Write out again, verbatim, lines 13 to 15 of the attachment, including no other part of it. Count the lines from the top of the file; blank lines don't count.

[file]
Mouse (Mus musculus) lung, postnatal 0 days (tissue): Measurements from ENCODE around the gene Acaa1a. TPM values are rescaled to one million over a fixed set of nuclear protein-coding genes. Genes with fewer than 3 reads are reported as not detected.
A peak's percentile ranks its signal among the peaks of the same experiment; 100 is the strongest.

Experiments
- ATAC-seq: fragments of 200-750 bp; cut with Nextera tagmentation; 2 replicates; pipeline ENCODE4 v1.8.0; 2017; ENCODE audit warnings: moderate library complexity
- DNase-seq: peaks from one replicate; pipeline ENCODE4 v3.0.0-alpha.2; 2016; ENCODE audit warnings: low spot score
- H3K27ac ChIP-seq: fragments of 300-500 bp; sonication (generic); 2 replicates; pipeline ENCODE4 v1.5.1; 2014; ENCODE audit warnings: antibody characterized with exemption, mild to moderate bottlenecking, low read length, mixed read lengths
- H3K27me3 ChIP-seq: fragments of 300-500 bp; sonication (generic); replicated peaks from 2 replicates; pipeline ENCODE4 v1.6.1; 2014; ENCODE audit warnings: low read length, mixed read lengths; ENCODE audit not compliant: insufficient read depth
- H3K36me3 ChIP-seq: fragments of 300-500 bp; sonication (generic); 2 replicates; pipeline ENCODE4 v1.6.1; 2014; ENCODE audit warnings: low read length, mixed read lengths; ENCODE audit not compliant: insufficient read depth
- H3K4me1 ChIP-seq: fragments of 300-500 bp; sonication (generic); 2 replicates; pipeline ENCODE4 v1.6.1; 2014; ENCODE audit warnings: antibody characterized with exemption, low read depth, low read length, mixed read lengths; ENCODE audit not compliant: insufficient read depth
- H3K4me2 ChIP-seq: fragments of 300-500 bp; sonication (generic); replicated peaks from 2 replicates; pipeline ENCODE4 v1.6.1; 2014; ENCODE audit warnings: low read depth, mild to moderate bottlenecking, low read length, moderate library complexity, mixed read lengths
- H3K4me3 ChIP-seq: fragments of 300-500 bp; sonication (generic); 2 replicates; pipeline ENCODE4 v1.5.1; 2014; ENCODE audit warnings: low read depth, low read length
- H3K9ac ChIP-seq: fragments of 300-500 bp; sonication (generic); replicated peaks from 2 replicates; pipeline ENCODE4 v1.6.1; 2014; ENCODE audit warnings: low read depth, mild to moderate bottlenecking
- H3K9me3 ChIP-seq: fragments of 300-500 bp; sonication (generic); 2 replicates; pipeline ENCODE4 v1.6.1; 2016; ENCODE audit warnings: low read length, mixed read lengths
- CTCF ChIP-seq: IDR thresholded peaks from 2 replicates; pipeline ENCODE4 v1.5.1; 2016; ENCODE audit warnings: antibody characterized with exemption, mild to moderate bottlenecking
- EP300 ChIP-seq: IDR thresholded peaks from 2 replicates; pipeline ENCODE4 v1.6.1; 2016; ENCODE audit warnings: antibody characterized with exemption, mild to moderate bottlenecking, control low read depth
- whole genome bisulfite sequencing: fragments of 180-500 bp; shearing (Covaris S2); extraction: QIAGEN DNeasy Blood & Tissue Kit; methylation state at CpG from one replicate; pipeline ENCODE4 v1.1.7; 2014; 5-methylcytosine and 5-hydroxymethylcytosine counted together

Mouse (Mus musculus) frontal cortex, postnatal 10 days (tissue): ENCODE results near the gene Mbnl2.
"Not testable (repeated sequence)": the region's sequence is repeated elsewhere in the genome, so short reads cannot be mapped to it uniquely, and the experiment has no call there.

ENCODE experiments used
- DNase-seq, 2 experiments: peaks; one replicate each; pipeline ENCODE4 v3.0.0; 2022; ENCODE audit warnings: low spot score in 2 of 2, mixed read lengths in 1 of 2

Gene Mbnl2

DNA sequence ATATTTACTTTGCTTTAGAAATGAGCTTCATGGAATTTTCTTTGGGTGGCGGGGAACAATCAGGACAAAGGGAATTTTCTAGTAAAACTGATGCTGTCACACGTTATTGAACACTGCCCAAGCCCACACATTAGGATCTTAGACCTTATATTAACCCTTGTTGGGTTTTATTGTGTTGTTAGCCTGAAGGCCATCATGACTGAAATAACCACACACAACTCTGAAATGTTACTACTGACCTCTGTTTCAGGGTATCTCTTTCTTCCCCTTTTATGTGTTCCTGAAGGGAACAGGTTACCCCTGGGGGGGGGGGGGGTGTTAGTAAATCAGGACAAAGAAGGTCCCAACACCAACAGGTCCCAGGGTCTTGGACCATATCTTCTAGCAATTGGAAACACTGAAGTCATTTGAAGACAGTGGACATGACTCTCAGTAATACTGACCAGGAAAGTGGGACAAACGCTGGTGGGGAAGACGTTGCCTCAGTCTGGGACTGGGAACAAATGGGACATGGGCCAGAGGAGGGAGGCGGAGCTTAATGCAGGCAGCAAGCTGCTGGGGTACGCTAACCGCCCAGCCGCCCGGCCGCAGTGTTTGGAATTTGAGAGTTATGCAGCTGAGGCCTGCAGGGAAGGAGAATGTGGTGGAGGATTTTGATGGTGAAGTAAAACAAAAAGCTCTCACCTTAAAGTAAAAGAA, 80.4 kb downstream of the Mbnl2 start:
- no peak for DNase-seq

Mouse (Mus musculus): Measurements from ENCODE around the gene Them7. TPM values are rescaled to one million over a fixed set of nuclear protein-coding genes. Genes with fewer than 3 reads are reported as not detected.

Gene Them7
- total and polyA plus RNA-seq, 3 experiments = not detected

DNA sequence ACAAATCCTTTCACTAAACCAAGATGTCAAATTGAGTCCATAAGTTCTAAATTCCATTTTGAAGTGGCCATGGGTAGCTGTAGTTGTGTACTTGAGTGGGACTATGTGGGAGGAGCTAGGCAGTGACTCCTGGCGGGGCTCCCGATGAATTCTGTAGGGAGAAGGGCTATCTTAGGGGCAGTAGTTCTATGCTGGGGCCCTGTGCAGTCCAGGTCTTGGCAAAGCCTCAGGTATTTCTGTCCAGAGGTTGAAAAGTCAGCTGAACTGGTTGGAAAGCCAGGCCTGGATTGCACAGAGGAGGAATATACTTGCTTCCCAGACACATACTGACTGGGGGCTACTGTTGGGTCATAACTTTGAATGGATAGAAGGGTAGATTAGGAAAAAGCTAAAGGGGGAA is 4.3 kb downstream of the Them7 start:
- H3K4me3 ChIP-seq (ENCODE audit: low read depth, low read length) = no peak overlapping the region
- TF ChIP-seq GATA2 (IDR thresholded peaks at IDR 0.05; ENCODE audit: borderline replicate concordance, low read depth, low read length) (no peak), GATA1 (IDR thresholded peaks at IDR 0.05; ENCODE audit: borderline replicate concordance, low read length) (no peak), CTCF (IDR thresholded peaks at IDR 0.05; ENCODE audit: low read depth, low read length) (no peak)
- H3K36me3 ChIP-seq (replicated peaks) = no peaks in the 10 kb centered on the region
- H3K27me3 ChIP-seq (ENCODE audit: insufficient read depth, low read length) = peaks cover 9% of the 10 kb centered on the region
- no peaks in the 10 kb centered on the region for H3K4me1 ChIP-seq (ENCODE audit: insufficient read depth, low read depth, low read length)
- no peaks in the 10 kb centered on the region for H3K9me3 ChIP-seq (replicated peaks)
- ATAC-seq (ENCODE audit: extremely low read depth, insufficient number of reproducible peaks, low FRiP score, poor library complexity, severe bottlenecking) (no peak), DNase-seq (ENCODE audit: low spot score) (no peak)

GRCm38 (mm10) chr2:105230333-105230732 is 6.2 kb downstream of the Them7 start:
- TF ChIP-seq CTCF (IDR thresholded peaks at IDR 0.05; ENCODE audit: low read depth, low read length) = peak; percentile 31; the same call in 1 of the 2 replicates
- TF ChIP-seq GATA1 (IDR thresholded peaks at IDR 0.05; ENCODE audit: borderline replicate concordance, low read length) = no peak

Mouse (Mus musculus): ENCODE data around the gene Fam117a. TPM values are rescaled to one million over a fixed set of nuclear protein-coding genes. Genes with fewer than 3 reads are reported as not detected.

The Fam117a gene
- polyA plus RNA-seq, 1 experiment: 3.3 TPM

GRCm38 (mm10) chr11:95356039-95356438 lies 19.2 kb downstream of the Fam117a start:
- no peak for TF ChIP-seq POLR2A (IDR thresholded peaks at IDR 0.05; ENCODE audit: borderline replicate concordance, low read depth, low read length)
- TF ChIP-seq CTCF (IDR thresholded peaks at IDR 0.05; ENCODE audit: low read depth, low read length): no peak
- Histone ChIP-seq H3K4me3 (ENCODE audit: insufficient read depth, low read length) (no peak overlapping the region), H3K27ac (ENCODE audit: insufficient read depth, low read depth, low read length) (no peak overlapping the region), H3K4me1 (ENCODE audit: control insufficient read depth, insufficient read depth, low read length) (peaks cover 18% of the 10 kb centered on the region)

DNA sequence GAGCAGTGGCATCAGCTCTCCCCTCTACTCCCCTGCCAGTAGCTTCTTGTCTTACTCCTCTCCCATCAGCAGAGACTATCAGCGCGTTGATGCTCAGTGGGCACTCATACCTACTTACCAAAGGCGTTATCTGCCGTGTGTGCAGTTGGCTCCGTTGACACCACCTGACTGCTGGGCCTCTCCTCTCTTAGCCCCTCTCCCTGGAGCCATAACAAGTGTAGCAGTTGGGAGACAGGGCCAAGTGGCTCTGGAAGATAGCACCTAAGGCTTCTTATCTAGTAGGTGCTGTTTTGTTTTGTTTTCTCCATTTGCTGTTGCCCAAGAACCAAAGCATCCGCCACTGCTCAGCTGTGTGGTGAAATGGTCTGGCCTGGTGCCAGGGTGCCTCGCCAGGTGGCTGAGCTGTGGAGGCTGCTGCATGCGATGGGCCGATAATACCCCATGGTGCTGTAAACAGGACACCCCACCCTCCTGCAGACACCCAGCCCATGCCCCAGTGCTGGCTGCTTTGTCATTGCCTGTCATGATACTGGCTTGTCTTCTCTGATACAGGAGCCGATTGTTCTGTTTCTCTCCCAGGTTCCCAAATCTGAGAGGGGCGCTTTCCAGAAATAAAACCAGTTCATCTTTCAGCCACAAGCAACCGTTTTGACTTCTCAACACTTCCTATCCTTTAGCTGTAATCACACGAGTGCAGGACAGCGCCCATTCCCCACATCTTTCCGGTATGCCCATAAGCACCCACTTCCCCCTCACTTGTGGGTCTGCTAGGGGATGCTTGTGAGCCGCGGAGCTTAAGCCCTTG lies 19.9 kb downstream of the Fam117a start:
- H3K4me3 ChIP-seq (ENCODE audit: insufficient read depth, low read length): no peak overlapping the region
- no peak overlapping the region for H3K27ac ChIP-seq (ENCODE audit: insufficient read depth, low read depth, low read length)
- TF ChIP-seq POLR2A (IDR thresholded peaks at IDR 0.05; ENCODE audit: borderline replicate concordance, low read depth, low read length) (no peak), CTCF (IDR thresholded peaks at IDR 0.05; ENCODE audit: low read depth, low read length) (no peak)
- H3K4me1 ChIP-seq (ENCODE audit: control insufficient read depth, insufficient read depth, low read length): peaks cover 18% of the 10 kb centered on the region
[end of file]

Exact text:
- H3K9me3 ChIP-seq: fragments of 300-500 bp; sonication (generic); 2 replicates; pipeline ENCODE4 v1.6.1; 2016; ENCODE audit warnings: low read length, mixed read lengths
- CTCF ChIP-seq: IDR thresholded peaks from 2 replicates; pipeline ENCODE4 v1.5.1; 2016; ENCODE audit warnings: antibody characterized with exemption, mild to moderate bottlenecking
- EP300 ChIP-seq: IDR thresholded peaks from 2 replicates; pipeline ENCODE4 v1.6.1; 2016; ENCODE audit warnings: antibody characterized with exemption, mild to moderate bottlenecking, control low read depth